Skip navigation
office computers faces Dimitri Otis/Stone/Getty Images

The Evolution of the Modern Office Began Well Before the Pandemic

COVID-19 is accelerating trends that were already underway for years.

There’s no shortage of conjecture amid COVID-19 about the fate of offices across the globe. The office isn’t going away, but the pandemic has accelerated an evolution of the role it serves for companies.

The latest debate is fueled by experience that many companies have had with remote work during the pandemic. In the future, there is no question that employees will have more choice regarding their work environment and some, depending on their functions, will have the option to continue working remotely. But there is a much deeper question being debated as all of this unfolds: How will the office transform to connect and engage a more widely distributed workforce? Current workforce trends and, in turn, how the office supports them, aren’t actually new. Rather, they are accelerating—under new level of scrutiny from corporate C-suite executives and boards of directors—because of the unprecedented work experience that has shaped 2020. The previous era of blind acceptance of long commutes guided by a rigid 8-5 schedule will be challenged to new degrees as we emerge from this COVID-19 era. At the same time, lessons learned over the past decade will continue to guide the future of the office. 

CBRE’s survey of clients about the “Future of the Office” confirms this reality: City centers are not likely to be overshadowed by suburban markets, and office buildings are not likely to be forsaken in favor of home offices. But flexibility will be favored over rigidity, and the physical world will face increasing competition from the digital world.

This survey, conducted in June, includes responses from 126 companies—most of them global, half of them Fortune 500.

Among the survey’s findings:

Most companies anticipate a hybrid workforce that works between the office, the home and “third places” as employees choose. Seventy percent of respondents also say they now will allow some full-time remote work in the future, up from 37 percent prior to the pandemic. The design and technology of the office to facilitate connecting a distributed workforce will become integral to this new reality. Ensuring everyone has access to a level playing field when they need it will be tricky, but achievable.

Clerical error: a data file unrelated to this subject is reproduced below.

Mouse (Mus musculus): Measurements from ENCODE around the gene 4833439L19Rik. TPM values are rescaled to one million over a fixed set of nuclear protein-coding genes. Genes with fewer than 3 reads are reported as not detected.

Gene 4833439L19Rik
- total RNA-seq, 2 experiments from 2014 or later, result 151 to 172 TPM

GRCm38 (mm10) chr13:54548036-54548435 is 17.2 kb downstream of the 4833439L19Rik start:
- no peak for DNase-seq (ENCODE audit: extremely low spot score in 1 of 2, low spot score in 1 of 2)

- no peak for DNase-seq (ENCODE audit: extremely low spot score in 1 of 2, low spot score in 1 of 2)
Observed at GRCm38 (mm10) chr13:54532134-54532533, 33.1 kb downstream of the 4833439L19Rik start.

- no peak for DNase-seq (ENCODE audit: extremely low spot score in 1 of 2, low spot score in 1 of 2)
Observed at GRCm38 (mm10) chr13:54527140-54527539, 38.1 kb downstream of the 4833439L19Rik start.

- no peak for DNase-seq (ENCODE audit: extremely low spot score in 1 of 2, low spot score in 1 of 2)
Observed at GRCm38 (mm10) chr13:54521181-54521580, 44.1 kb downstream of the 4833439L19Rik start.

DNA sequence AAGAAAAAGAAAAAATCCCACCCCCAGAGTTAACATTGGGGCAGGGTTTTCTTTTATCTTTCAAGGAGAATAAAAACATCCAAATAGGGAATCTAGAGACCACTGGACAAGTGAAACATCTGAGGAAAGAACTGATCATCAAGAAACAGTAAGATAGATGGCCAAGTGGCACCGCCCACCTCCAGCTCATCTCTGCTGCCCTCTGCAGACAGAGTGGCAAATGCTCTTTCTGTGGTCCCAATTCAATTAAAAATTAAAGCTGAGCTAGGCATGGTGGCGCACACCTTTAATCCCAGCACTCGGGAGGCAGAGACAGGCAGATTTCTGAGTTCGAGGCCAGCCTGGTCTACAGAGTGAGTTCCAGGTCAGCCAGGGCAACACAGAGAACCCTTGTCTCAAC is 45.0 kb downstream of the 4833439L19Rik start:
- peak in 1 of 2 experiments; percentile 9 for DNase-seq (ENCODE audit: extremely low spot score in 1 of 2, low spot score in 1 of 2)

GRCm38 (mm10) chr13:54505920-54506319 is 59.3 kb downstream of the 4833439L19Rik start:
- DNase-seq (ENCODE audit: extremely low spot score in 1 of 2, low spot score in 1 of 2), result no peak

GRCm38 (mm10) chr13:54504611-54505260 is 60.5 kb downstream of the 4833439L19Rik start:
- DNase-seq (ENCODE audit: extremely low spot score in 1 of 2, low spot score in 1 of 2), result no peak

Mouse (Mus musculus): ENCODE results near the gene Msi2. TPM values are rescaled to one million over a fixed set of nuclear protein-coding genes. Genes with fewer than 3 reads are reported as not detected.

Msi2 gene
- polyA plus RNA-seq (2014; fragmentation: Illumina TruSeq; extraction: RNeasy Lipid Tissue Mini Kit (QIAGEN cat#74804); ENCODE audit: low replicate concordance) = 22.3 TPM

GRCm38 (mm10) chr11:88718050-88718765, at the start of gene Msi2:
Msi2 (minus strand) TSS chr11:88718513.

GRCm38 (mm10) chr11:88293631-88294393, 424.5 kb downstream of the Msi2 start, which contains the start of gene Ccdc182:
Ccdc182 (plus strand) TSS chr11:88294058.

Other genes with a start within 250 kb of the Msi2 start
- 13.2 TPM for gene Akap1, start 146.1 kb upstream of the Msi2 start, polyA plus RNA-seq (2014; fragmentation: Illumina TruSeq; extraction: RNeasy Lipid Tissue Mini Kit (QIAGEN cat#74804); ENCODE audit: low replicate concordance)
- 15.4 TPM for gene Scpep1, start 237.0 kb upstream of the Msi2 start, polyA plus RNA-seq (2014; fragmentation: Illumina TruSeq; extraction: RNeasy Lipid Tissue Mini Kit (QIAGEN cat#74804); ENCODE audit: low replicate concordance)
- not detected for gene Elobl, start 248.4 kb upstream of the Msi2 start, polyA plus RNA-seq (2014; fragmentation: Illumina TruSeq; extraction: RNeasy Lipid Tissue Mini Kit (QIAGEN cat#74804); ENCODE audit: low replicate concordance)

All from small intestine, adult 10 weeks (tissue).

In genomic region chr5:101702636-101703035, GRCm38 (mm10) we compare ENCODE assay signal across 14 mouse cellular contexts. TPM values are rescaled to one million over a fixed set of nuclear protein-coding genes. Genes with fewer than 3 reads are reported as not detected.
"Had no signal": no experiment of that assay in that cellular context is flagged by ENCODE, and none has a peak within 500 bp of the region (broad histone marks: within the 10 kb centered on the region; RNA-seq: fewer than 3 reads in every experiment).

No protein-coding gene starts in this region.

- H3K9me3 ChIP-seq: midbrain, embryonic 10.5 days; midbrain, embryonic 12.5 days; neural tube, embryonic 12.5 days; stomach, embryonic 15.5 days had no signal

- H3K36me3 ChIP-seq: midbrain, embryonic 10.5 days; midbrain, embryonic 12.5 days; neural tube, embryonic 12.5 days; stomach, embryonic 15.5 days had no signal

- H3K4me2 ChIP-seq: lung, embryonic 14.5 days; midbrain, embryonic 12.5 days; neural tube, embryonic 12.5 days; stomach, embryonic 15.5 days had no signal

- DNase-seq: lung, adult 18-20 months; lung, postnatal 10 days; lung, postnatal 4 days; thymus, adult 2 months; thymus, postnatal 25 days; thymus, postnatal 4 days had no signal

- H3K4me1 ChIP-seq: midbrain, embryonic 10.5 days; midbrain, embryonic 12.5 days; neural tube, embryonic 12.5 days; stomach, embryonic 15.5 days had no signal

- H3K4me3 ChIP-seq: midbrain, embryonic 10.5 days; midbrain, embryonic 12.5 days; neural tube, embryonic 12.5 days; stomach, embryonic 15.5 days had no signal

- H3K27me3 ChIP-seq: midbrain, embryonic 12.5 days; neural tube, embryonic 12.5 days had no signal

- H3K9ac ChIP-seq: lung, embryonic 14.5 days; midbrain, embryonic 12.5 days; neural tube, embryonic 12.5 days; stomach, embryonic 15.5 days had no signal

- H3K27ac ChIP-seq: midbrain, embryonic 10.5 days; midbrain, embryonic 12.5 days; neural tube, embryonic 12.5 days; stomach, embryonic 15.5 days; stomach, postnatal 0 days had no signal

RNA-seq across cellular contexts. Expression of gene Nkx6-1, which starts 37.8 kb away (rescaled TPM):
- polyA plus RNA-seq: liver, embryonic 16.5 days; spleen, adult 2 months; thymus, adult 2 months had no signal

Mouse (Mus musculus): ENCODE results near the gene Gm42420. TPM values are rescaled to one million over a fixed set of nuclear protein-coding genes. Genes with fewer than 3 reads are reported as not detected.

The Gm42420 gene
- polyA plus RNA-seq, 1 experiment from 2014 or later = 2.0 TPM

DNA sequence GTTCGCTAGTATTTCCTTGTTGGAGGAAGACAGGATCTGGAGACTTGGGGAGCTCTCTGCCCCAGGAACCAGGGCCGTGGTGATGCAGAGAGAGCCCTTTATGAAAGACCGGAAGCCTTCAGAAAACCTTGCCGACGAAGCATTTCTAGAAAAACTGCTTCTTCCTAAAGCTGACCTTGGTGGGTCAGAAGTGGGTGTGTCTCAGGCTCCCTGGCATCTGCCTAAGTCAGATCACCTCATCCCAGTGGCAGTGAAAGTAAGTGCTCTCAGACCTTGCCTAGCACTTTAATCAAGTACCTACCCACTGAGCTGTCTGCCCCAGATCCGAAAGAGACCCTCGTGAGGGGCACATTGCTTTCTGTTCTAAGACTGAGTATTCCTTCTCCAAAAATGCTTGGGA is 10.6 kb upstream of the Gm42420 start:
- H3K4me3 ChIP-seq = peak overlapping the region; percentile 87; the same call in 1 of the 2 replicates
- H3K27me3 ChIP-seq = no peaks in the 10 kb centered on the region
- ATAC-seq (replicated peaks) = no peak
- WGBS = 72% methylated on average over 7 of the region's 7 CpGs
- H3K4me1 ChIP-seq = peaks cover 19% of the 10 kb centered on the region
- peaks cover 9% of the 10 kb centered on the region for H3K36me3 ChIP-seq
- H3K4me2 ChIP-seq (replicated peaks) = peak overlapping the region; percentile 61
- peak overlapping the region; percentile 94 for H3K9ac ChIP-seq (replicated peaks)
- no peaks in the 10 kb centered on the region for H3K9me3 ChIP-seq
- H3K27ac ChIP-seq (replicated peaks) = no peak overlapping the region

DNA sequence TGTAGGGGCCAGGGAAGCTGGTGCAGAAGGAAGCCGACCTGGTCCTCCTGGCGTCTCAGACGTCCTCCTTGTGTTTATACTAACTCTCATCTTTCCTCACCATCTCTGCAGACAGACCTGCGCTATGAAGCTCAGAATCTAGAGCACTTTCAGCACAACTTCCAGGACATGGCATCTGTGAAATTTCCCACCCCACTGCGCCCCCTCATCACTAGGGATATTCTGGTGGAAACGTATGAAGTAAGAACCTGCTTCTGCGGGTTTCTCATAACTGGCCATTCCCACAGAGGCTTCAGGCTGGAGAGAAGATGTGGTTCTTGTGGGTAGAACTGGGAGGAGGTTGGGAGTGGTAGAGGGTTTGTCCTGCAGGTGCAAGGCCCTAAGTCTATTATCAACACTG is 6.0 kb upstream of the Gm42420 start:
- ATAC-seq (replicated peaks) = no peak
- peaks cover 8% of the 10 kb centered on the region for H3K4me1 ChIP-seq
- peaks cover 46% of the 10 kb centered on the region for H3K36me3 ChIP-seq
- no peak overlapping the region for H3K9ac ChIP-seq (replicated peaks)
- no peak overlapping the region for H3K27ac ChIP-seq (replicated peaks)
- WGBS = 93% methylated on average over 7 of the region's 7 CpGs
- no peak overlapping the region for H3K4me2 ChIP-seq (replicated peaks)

The pandemic has shifted company attitudes toward fluid work environments, with most saying they expect more use of unassigned, “free address” desks in the future. This will help better manage the demand of a hybrid workforce since permanent desks aren’t needed for every employee, given that a portion will work outside the physical office on a given day. The notion of sharing may seem at odds amid a pandemic, but in the future, it will be necessary to create an efficient use of space—with proper safety protocols—and a culture that fosters collaboration.

Some respondents anticipate the importance of the physical office decreasing slightly (41 percent) going forward. Yet others see its importance at least remaining the same, if not increasing in the future (38 percent). Many companies will need to weigh the tradeoffs between the costs of maintaining their physical offices against those of the technology and training needed to support a remote workforce. Companies that foresee offices continuing to play a central role are taking into account how offices benefit collaboration, innovation, recruiting and retaining employees, and supporting company culture.

In terms of long-term strategies, the main thing companies are doing now is studying the long-term effect on their organization and facilities of continued remote work (63 percent). More substantial and costly steps such as consolidation of offices, reshoring of operations to the U.S., using flexible office space, and establishing satellite suburban offices around a center-city base all are under consideration by leaders of many organizations today. However, final decisions on major changes will likely wait until employees have regular access to the office and they can determine how often employees will use it.

Ultimately, COVID-19 is likely to be viewed in hindsight as an accelerator, rather than an originator, of changes in offices and other commercial real estate. Offices made up of gray walls, cubicle farms and antiquated technology are obsolete. But that is because we are in the 21st century, not because of COVID-19.

Julie Whelan serves as Americas head of occupier research at CBRE.

Hide comments


  • Allowed HTML tags: <em> <strong> <blockquote> <br> <p>

Plain text

  • No HTML tags allowed.
  • Web page addresses and e-mail addresses turn into links automatically.
  • Lines and paragraphs break automatically.